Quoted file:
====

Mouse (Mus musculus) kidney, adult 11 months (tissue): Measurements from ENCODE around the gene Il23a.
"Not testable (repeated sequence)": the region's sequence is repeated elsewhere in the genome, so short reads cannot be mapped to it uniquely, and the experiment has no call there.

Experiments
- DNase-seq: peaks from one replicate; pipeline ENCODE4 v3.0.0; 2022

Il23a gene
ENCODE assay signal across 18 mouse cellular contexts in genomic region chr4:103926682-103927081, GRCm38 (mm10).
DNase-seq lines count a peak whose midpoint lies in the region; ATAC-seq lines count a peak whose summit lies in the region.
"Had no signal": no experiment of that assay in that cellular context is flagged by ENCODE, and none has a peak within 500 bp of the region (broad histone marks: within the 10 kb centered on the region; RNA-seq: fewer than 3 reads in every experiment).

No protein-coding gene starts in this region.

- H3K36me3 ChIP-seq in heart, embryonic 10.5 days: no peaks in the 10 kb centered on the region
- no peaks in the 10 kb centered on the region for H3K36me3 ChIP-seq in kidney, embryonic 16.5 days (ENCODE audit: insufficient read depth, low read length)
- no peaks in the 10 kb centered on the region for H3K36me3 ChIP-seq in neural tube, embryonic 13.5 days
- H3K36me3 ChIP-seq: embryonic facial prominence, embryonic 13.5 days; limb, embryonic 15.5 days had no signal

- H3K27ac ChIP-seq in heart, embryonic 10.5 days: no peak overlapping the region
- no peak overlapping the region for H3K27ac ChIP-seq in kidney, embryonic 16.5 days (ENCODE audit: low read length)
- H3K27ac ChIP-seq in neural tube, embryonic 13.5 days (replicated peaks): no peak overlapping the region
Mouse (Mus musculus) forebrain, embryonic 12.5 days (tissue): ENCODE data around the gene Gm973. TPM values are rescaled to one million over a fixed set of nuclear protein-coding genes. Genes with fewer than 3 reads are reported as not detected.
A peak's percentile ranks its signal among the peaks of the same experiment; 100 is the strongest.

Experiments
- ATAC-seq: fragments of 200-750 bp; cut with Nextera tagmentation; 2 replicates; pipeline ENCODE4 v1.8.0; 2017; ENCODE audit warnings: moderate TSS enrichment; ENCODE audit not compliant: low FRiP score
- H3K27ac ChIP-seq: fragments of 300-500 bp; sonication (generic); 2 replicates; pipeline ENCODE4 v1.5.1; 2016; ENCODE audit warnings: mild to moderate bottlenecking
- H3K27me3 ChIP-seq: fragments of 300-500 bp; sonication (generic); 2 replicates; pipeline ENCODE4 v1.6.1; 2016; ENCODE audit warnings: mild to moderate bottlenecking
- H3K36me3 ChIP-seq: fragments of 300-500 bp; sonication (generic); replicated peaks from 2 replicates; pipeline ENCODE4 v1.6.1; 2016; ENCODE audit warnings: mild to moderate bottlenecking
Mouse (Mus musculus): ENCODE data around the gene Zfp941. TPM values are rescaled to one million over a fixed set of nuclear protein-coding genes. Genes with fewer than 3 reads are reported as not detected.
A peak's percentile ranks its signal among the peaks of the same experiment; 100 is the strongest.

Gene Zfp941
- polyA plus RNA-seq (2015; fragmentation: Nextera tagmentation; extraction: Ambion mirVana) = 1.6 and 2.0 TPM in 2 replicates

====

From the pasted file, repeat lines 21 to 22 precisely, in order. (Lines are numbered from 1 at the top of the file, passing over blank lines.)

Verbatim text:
- H3K27ac ChIP-seq: fragments of 300-500 bp; sonication (generic); 2 replicates; pipeline ENCODE4 v1.5.1; 2016; ENCODE audit warnings: mild to moderate bottlenecking
- H3K27me3 ChIP-seq: fragments of 300-500 bp; sonication (generic); 2 replicates; pipeline ENCODE4 v1.6.1; 2016; ENCODE audit warnings: mild to moderate bottlenecking